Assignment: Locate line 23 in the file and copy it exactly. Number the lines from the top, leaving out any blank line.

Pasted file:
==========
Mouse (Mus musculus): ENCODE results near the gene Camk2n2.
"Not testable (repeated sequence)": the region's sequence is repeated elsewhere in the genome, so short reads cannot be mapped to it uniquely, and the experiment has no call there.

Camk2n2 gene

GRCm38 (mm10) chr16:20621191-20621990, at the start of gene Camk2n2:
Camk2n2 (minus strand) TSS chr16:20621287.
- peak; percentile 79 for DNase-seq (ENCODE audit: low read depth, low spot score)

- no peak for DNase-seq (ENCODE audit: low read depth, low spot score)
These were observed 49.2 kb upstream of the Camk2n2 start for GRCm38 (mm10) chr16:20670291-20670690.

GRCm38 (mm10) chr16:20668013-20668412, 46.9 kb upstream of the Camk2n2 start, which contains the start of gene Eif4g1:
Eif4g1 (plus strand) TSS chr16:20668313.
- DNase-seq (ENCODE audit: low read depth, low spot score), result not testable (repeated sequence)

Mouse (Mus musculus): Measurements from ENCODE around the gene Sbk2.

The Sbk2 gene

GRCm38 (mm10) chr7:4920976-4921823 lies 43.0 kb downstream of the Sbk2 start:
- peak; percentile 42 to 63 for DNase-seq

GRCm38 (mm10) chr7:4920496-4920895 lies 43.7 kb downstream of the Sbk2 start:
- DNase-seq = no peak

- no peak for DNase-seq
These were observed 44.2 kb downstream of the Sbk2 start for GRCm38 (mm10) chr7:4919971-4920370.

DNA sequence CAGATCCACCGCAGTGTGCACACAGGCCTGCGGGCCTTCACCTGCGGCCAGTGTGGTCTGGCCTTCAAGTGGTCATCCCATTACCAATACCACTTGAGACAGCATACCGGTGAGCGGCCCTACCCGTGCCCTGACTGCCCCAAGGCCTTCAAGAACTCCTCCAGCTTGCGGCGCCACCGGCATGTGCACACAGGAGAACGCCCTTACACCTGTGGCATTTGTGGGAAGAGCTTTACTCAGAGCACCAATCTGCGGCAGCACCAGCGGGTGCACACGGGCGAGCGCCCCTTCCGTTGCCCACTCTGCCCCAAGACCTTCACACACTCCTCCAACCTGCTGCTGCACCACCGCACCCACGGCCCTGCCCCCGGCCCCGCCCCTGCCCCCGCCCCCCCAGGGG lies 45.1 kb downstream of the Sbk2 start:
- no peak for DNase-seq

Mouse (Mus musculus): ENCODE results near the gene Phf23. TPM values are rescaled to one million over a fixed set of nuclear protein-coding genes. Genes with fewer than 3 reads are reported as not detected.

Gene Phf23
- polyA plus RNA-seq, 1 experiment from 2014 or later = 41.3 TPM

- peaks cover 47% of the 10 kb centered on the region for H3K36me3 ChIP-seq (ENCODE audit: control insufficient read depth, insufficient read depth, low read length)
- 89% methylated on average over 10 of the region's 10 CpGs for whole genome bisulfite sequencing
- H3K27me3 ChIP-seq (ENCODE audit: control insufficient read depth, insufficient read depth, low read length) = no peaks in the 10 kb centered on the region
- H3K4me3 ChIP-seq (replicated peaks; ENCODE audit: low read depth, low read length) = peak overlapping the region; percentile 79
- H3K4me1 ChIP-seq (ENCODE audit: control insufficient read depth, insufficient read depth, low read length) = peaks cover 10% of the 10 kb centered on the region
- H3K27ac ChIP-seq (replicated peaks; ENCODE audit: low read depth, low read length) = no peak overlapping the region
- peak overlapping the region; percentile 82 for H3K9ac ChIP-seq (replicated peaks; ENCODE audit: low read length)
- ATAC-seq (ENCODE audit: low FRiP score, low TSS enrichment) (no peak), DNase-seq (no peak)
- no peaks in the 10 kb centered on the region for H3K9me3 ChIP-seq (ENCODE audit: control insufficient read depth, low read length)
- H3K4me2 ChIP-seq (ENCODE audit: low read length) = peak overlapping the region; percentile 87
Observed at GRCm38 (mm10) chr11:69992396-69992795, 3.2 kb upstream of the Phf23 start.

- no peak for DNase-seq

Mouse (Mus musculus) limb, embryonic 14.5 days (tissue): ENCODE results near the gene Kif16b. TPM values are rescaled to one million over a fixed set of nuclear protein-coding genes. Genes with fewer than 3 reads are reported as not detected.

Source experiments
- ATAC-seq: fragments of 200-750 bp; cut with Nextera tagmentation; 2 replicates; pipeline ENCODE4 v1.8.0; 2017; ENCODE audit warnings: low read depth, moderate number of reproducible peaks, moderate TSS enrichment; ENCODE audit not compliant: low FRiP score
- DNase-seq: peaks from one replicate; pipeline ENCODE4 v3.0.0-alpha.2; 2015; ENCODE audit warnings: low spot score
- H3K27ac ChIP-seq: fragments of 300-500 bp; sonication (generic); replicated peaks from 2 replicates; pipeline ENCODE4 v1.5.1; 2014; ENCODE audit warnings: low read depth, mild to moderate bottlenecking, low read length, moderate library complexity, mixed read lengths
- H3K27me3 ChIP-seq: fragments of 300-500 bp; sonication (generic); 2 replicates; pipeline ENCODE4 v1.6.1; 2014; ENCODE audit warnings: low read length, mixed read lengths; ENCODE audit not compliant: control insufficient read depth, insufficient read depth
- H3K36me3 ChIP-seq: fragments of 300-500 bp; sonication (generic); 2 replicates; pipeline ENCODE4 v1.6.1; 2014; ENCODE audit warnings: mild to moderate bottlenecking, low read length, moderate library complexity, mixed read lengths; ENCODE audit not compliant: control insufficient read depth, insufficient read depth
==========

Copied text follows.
Gene Phf23